The Business Case For Content-Driven Experiences

The following is an excerpt from Robert’s Book with Carla Johnson: Experiences: The 7th Era Of Marketing

So, what are “Experiences” and why should marketing manage and deliver them?

 These might seem like obvious questions, but they deserve to be asked, because the phrase “customer experience” still seems to lack a common definition. We need turn no further than all the analysts, software tool providers, consultancies and agencies out in the wild to get a variety of divergent proclamations about what “customer experiences” are, the best way to deliver them – and why, of course, they deserve to be managed carefully.

None of this helps those who need to understand it most: marketers who are responsible for navigating our businesses through change and for creating an optimal total customer experience. How ironic that these analysts, agencies and software companies haven’t created an optimal customer experience in their efforts to communicate what it means to deliver that very “experience.”

We need to understand this change – and fast. If we don’t, we run the risk of running down the same familiar road we’ve been on since the early 2000s. Here’s the reasoning: Digital is a disruptive new medium. Therefore, we figure, it must be separate and distinct from other experiences. Businesses of all sizes have spent the last 15 years separating out the idea of digital vs. physical. Brands now have vice presidents of digital marketing that sit in an office adjacent to the vice president of, what, regular marketing? They have CRM teams, as well as Social CRM teams who sit beside the Web teams. These people work with the eCommerce teams, but somehow don’t get along with the Blog teams and the eBusiness teams who have love/hate relationships with the PR Teams. Brands have engaged a traditional agency – along with their super hip and forward-thinking digital agency. The result: A structural mess.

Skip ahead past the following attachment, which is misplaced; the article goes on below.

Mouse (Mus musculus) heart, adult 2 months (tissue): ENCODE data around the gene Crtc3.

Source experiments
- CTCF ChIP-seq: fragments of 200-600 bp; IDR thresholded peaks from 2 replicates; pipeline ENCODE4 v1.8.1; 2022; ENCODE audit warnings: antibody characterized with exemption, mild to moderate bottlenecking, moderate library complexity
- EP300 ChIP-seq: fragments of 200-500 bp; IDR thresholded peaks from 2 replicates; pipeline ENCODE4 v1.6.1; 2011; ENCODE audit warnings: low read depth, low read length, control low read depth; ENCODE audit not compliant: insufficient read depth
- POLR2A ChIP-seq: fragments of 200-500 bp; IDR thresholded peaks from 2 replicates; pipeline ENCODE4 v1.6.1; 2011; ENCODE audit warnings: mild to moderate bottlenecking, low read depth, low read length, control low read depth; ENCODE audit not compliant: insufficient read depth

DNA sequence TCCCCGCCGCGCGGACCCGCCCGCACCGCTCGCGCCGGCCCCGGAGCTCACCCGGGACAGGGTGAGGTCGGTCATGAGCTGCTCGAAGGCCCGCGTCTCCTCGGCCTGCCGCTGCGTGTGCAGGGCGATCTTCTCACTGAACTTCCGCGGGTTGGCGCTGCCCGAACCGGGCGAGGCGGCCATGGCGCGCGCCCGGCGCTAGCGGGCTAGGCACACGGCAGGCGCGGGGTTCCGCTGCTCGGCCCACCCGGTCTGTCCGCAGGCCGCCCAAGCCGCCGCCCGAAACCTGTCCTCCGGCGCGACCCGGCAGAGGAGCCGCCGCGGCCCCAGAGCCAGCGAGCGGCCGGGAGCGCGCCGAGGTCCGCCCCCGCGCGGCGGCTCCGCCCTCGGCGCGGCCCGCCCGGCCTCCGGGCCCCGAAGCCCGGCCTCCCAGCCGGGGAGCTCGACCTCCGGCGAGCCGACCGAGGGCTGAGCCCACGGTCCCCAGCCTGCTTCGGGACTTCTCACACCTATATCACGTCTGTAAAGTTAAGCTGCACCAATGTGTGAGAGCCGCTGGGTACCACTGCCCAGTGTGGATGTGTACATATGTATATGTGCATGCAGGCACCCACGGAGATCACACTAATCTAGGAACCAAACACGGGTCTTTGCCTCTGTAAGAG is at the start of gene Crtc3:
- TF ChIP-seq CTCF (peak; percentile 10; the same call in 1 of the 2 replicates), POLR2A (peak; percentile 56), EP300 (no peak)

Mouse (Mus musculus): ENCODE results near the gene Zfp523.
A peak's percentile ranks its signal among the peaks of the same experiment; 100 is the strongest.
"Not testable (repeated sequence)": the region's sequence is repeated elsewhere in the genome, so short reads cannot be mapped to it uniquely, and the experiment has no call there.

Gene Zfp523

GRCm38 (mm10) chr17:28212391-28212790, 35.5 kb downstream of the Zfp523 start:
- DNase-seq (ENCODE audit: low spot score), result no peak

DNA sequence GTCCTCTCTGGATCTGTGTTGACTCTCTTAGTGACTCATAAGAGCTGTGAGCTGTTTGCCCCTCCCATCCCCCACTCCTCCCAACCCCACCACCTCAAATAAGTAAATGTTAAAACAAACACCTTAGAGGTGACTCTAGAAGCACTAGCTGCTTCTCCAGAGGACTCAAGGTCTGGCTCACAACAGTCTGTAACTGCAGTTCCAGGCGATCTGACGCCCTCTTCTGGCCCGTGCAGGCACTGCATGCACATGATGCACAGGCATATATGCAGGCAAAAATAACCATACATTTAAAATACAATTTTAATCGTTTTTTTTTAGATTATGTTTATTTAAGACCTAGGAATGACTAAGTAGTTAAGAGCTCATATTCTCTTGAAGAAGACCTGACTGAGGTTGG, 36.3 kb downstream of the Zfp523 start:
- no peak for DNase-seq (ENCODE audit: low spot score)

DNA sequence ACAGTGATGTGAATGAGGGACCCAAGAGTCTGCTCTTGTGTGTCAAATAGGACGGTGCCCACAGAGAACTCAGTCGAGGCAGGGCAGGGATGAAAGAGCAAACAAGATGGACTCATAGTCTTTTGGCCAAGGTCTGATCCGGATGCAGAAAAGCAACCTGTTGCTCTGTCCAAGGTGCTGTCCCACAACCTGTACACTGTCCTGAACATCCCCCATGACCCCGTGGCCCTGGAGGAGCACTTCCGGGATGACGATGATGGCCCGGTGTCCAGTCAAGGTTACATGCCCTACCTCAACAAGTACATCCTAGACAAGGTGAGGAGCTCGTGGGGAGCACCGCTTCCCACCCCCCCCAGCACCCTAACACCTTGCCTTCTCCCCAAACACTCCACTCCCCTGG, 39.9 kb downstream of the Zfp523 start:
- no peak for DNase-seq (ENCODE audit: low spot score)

So, with that said – let’s get an inevitable scope problem out of the way first.

What Are We Making A Case For?

We’re very much NOT the first to talk about the “customer experience”. Very much like the approach of Content Marketing, businesses have been thinking about (CEM) Customer Experience Management for some time. Even as far back as the 1980s, the idea of “customer experience management” was a popular topic. It is defined as the “totality of the customer experience”. And, thus, every single customer experience can be considered part of that thinking. By that logic, setting a price is part of CEM; the interaction that the customer has with the owner’s manual is part of CEM, and choosing whether to make the product from wool or cotton is part of CEM.

To suggest that the totality of CEM is marketing’s sole responsibility is not our intention.

To be clear: In our book we discuss only a subset of CEM. We examine only those content-driven experiences that help evolve a customer through their journey from aware, to interested, to committed, to loyal and ultimately evangelistic. In most cases, the value delivered from these experiences will actually be separate and distinct from the product or service itself.

Marketing is transforming from a group that creates its value by simply describing the experience the customer will have with the product or service being offered. Instead, new marketing strategies must focus on delivering experiences that deliver value that goes beyond the product or service.

And, in order to do that – marketing must evolve and create new processes.

Three Core Components of the Change In Process

In our work, we’ve seen a number of high performing brands start to think about content, marketing, and experiences in a new way. Three skill-sets, or competencies, are common among these companies, and can provide a strong business case for a new process (or approach) to exist to manage it.

They are:

  1. Orchestrating Events, Not Guiding Journeys